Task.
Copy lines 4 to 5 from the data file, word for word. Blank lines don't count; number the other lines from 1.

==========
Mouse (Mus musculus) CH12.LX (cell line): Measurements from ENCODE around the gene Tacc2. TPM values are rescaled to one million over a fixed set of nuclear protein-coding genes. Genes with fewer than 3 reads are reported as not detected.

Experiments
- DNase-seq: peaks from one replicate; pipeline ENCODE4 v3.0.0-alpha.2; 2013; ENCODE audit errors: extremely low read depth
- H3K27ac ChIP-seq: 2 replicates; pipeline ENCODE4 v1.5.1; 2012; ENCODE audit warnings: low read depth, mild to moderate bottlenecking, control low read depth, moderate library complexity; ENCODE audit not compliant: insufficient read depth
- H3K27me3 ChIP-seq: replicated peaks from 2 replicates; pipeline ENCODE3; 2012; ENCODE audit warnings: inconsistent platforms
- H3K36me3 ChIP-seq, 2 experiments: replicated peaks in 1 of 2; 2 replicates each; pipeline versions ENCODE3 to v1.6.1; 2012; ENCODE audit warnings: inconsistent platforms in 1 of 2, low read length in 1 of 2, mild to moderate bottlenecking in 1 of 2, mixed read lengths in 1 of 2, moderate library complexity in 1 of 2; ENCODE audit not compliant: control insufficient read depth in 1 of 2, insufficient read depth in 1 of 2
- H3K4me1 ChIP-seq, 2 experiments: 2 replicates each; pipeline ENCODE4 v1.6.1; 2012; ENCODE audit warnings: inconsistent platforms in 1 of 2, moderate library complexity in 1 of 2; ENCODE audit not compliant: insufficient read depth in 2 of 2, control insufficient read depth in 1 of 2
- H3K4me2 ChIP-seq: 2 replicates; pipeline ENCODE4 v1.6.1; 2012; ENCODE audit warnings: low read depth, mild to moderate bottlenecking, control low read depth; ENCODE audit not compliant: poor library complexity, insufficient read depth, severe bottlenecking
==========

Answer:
- H3K27ac ChIP-seq: 2 replicates; pipeline ENCODE4 v1.5.1; 2012; ENCODE audit warnings: low read depth, mild to moderate bottlenecking, control low read depth, moderate library complexity; ENCODE audit not compliant: insufficient read depth
- H3K27me3 ChIP-seq: replicated peaks from 2 replicates; pipeline ENCODE3; 2012; ENCODE audit warnings: inconsistent platforms